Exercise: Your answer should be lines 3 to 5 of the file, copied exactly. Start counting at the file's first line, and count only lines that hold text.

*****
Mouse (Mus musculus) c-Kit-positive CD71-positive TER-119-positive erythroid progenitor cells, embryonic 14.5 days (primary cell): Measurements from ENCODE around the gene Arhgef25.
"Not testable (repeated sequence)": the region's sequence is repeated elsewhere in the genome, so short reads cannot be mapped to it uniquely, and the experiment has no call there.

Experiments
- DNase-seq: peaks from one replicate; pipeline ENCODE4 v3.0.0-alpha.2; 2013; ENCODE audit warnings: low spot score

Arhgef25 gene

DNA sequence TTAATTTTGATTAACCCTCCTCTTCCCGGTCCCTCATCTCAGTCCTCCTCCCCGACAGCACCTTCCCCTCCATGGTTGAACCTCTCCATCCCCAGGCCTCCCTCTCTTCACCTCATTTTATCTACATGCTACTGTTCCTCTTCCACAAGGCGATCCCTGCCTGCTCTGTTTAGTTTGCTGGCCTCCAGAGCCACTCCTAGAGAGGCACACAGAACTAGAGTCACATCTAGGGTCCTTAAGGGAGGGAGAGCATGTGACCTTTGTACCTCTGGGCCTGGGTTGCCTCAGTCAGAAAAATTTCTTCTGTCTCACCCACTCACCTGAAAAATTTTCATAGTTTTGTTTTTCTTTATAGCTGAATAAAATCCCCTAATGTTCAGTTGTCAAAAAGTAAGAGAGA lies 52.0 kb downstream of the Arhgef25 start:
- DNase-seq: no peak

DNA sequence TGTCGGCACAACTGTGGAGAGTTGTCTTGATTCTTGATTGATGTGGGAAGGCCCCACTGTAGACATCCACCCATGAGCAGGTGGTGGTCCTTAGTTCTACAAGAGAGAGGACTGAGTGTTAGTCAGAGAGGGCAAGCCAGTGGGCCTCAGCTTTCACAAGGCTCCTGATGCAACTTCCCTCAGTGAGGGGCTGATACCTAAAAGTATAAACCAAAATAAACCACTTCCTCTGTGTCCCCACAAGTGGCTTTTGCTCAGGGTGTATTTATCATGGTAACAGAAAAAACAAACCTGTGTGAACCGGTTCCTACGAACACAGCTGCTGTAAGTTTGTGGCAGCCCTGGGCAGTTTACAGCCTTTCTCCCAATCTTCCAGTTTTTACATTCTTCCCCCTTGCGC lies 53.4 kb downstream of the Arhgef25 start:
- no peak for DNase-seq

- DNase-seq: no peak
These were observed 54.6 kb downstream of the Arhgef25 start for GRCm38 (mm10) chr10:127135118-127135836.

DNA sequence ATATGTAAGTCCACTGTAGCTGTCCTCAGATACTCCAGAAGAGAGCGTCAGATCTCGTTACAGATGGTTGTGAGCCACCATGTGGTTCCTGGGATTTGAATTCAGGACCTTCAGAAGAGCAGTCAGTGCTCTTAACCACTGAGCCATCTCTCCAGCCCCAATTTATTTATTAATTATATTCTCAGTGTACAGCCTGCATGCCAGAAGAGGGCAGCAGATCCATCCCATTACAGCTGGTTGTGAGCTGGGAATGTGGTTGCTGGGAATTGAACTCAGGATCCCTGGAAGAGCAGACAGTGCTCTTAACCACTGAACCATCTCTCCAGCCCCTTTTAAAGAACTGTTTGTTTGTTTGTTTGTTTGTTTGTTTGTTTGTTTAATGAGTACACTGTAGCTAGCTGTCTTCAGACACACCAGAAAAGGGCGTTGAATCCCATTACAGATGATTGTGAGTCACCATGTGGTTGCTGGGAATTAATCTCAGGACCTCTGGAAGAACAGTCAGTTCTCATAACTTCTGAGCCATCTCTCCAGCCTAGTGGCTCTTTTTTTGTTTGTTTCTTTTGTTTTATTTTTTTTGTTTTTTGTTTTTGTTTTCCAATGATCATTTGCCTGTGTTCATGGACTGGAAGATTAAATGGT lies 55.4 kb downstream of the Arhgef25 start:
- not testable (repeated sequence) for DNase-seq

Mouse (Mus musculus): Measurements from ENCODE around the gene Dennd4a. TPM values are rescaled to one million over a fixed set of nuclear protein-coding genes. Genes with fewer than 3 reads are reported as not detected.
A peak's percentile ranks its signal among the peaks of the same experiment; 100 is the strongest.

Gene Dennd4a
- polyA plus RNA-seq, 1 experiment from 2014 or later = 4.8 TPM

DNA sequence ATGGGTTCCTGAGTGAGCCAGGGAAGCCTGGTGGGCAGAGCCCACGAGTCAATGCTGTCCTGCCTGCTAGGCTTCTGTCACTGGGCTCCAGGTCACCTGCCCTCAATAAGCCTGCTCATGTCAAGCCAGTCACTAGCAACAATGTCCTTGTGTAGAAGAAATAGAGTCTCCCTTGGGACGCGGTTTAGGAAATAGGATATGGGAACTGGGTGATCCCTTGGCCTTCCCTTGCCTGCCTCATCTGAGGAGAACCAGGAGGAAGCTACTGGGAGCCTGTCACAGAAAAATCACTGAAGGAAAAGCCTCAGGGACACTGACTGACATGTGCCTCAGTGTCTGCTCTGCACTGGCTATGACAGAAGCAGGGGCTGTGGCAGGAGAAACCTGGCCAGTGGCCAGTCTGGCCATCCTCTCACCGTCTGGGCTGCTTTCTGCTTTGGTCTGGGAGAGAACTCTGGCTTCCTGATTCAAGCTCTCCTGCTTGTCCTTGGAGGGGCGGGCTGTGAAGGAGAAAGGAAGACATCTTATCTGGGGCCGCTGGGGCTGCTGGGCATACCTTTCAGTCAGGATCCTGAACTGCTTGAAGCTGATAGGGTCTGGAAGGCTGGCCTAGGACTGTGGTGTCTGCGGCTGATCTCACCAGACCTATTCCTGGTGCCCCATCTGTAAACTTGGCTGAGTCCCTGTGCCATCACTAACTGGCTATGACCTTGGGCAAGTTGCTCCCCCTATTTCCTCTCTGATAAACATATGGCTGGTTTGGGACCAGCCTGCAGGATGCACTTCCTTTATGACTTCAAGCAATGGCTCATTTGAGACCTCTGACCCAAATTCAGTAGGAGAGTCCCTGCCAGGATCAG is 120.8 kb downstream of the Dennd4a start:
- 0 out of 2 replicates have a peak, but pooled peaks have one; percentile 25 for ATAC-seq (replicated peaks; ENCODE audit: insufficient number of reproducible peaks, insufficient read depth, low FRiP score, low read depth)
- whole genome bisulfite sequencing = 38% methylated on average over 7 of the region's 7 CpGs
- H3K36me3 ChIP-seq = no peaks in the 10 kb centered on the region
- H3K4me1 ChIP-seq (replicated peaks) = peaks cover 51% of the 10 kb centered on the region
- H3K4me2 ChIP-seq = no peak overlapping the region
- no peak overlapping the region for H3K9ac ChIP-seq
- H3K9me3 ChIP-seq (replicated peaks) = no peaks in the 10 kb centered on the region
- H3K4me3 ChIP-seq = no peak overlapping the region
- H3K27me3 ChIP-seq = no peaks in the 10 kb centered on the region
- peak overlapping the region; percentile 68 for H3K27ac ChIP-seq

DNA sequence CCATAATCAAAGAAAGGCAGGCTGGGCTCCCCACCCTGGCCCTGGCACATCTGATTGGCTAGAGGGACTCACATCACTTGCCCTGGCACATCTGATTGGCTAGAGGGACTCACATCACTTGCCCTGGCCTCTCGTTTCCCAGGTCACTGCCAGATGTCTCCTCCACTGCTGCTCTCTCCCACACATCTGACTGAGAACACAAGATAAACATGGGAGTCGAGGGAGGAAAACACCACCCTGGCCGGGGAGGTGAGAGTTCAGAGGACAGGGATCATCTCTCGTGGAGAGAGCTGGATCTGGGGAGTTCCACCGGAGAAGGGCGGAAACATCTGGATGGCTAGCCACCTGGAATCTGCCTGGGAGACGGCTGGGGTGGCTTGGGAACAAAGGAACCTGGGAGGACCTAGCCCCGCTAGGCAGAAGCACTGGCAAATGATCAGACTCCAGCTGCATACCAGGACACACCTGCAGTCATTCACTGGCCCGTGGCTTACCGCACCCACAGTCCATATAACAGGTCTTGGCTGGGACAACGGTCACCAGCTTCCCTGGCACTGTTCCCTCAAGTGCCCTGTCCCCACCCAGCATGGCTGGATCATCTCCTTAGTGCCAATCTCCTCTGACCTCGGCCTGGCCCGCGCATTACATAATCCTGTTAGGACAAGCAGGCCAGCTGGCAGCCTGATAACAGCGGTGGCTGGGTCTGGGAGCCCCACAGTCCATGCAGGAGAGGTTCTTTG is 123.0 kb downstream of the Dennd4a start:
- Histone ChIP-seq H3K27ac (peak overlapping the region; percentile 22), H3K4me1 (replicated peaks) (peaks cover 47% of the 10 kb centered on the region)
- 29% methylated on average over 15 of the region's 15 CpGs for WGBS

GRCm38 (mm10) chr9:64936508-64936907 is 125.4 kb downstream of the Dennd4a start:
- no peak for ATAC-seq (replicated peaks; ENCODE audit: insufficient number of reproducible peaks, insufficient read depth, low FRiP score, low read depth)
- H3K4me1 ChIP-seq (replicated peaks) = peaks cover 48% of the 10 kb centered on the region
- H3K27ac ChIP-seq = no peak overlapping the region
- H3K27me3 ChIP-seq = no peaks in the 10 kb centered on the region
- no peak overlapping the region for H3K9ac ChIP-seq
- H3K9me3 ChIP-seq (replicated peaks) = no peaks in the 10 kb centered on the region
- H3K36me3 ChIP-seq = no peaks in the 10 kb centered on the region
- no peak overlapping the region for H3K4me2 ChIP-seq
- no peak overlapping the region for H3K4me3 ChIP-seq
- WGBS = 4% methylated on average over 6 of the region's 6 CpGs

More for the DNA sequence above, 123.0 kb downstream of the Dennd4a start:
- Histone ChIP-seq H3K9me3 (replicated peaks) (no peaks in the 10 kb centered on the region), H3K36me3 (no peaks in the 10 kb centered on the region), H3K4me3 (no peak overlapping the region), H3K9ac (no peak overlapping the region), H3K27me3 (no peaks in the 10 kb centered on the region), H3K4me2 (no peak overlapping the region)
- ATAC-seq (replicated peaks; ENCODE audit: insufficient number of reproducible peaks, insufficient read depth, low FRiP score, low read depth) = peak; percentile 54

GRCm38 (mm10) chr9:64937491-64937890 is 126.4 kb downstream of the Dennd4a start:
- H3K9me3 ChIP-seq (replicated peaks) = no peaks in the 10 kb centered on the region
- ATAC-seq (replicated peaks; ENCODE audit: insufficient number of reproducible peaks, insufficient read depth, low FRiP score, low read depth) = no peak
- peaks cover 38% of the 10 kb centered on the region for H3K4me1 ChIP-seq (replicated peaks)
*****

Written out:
Experiments
- DNase-seq: peaks from one replicate; pipeline ENCODE4 v3.0.0-alpha.2; 2013; ENCODE audit warnings: low spot score

Arhgef25 gene